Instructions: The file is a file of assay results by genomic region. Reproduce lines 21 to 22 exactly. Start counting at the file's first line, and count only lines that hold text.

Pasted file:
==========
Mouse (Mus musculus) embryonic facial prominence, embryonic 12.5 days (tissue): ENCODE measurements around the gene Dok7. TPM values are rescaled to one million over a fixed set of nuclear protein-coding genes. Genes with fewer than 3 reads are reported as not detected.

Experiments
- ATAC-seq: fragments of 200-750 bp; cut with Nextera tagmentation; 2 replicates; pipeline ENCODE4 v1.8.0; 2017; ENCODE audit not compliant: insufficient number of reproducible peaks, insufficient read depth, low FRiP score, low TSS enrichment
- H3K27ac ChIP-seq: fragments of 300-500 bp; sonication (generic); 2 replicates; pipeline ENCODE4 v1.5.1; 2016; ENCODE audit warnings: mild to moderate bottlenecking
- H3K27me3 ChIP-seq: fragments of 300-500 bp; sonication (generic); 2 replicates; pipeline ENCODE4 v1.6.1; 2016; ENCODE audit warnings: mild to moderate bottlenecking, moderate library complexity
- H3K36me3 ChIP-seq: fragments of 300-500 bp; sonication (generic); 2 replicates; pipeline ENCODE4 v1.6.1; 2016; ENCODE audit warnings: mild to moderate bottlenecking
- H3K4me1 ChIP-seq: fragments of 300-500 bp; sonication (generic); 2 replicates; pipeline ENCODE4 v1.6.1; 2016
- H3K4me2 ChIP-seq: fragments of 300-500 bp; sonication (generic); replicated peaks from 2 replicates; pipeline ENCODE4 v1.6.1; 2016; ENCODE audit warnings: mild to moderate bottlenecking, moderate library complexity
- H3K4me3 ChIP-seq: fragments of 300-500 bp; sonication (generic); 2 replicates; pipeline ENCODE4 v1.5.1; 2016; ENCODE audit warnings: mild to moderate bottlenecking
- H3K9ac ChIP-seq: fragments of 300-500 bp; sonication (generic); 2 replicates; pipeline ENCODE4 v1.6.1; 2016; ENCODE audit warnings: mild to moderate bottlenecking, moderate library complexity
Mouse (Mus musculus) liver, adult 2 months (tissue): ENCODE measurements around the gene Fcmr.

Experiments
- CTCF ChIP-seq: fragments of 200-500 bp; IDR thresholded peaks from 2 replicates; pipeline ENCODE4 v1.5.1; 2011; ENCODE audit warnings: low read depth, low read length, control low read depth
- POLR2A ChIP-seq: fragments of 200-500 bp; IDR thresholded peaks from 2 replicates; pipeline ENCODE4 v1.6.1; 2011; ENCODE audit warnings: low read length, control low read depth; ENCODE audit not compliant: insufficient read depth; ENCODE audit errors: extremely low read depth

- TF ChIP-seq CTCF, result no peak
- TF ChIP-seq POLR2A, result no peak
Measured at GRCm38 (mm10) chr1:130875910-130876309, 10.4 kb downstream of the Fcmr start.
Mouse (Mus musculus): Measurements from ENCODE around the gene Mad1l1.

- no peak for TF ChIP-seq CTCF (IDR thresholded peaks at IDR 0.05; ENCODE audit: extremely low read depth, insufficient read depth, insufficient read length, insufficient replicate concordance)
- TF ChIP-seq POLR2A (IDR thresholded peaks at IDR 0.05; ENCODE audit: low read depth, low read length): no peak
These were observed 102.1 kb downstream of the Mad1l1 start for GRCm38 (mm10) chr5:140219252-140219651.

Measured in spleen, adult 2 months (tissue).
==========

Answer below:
These were observed 102.1 kb downstream of the Mad1l1 start for GRCm38 (mm10) chr5:140219252-140219651.

Measured in spleen, adult 2 months (tissue).